G20 business leaders’ energy transition investments are focusing on battery storage, EVs

A survey of over 2,000 “senior business leaders” in G20 countries has found that electric vehicles and battery storage are the most popular assets to invest in among non-power generation technologies in the energy sector.

Law firm Ashurst has produced a 40-page research report on the global energy market and how it is changing, finding that 46% of respondents have invested in or are committed to investing in battery energy storage. Ashurst’s report, Powering Change – Energy in Transition, also found that 43% have already invested in or are committed to investing in electric vehicles (EVs). Solar energy was by far the low carbon generation technology of high present and future investment.

The law firm, which specialises in the energy sector, said it found a disparate and wide range of views on what the energy transition really means among its 2,090 respondents, from 110 firms with an average global turnover of US$15 billion and an aggregate sum turnover of over US$30 trillion.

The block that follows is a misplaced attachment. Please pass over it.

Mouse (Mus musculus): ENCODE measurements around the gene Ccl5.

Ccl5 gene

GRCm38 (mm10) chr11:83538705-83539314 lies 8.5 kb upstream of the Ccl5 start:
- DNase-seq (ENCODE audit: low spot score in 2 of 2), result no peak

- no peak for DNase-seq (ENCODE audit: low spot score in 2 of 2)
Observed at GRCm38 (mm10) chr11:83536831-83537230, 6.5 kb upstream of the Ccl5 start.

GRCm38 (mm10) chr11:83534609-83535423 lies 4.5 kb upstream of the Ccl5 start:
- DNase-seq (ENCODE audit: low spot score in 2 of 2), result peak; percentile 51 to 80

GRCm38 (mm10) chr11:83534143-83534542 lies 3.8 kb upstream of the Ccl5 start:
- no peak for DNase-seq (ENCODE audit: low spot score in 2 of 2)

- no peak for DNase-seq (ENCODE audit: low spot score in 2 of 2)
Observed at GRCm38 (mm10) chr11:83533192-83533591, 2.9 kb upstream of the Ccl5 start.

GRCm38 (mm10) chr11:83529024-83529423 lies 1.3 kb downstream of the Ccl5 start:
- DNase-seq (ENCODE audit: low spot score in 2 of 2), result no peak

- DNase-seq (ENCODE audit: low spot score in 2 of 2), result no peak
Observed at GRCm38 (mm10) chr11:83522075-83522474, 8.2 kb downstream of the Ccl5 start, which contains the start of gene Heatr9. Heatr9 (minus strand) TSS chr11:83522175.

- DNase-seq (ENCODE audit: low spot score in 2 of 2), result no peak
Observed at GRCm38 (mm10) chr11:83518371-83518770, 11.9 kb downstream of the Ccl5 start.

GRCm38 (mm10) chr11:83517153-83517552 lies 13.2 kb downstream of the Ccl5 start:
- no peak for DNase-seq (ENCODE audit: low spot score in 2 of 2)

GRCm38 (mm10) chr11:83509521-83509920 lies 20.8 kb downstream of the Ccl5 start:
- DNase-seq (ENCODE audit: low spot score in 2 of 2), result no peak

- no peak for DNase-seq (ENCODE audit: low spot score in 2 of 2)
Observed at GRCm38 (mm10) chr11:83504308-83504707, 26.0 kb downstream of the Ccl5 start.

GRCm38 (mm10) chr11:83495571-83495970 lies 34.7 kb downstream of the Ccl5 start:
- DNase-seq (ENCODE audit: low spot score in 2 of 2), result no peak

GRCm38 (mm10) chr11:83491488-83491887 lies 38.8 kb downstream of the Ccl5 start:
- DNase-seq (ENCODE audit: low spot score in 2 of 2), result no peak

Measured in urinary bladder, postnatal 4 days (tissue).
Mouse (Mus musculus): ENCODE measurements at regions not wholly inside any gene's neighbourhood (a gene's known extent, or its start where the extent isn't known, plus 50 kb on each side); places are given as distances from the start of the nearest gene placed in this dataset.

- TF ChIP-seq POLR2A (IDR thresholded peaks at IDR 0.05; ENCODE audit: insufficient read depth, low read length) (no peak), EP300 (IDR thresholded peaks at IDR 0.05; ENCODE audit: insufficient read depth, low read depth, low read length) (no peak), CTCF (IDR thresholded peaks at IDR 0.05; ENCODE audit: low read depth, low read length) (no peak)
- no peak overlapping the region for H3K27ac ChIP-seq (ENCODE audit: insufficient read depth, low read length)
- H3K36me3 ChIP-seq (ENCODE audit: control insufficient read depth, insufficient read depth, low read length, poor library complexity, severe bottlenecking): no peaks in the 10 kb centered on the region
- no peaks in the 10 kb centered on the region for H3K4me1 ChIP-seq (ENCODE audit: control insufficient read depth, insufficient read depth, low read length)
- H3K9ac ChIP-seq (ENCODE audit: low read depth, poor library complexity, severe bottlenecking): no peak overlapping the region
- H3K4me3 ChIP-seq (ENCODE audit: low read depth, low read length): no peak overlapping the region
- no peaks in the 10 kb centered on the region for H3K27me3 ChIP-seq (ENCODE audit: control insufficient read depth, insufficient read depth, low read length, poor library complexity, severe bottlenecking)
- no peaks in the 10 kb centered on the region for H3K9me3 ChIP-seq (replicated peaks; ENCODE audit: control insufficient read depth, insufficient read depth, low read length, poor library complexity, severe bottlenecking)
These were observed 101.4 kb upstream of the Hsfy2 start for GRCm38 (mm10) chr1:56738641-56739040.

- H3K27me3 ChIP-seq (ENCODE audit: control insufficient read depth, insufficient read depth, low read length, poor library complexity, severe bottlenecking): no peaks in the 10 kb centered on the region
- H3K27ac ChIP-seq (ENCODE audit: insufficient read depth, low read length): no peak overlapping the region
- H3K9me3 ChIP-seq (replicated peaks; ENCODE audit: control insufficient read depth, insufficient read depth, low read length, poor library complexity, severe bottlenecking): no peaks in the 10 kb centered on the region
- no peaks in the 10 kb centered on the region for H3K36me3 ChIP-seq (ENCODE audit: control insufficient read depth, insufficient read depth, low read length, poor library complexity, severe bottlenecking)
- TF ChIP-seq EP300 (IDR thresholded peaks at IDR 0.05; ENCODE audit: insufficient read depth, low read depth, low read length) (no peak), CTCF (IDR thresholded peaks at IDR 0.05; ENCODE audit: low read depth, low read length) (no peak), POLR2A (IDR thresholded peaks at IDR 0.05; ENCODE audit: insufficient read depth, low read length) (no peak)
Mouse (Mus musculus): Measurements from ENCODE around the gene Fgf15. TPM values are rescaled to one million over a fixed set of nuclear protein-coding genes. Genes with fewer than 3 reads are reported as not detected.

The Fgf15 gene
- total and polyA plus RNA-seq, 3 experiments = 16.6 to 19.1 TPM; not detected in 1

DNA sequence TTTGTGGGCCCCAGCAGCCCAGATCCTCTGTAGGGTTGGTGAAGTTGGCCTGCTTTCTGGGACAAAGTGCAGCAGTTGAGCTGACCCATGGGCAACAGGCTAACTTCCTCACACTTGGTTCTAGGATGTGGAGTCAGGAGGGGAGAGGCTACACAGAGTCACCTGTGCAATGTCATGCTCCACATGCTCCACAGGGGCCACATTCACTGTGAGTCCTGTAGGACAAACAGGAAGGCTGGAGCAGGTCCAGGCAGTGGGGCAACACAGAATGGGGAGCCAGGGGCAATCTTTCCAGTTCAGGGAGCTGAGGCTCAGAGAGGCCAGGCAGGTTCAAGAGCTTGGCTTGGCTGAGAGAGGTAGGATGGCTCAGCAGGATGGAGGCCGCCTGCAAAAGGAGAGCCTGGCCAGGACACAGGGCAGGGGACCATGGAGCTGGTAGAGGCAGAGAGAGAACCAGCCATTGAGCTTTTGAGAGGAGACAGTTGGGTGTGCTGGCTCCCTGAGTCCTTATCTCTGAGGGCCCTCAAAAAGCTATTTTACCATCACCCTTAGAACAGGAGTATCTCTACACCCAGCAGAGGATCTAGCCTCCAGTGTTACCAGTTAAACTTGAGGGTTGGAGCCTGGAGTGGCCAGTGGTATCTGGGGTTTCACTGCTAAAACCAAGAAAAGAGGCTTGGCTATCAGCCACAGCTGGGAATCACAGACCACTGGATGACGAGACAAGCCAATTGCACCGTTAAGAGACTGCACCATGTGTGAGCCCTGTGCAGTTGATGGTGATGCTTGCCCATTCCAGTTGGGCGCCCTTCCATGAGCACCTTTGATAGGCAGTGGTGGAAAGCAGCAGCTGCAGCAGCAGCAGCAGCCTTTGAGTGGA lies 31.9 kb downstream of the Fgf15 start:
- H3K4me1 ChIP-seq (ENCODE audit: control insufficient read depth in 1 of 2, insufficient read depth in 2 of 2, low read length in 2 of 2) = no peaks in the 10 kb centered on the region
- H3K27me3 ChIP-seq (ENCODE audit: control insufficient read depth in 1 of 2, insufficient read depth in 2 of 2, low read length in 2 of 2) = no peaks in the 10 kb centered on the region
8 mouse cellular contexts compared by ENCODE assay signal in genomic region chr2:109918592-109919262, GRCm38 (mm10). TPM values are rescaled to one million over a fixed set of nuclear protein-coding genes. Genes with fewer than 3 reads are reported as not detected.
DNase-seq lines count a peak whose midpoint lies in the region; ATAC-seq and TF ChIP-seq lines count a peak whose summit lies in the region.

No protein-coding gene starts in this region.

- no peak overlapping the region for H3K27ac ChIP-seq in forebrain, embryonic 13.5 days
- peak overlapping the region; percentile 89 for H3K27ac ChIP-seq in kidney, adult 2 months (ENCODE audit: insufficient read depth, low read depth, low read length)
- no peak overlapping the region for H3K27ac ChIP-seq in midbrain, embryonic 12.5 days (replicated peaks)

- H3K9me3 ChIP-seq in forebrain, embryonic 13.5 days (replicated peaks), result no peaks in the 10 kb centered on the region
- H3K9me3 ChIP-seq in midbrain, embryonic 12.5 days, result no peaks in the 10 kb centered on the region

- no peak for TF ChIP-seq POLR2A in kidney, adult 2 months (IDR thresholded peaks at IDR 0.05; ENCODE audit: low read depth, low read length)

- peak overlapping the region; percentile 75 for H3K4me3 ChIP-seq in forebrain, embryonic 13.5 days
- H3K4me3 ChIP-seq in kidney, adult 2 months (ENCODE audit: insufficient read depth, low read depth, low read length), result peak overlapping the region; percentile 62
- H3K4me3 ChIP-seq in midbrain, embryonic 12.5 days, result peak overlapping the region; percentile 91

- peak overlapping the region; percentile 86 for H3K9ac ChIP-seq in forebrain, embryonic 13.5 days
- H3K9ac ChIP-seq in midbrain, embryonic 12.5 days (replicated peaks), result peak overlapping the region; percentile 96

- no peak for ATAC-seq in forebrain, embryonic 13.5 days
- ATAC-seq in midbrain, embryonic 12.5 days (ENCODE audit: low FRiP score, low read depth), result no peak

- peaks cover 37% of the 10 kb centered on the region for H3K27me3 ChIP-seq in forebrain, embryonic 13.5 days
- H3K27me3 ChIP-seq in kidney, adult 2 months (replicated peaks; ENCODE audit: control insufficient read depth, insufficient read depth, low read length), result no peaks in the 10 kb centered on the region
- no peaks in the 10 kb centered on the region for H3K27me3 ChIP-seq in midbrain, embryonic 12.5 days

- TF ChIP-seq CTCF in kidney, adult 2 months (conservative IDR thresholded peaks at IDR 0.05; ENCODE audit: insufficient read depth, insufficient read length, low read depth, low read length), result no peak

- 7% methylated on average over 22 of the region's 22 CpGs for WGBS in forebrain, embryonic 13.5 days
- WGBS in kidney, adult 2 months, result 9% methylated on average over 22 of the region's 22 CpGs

Energy efficiency and conservation was the most popular answer in terms of the respondents’ interpretation of the transition, with energy storage and renewable energy implementation closely following. Energy efficient infrastructure or buildings and smart electric meters were also highlighted for their importance. Ashurst said it believes there should be more alignment of consensus among the business community as this will give “more clarity on what needs to be done”.

Respondents said government is the biggest “source of pressure” on the need to decarbonise towards net zero economies, but also noted a variety of other agents including NGOs, employees, regulators, media, competitors and institutional investors.

Read more: Energy Storage News

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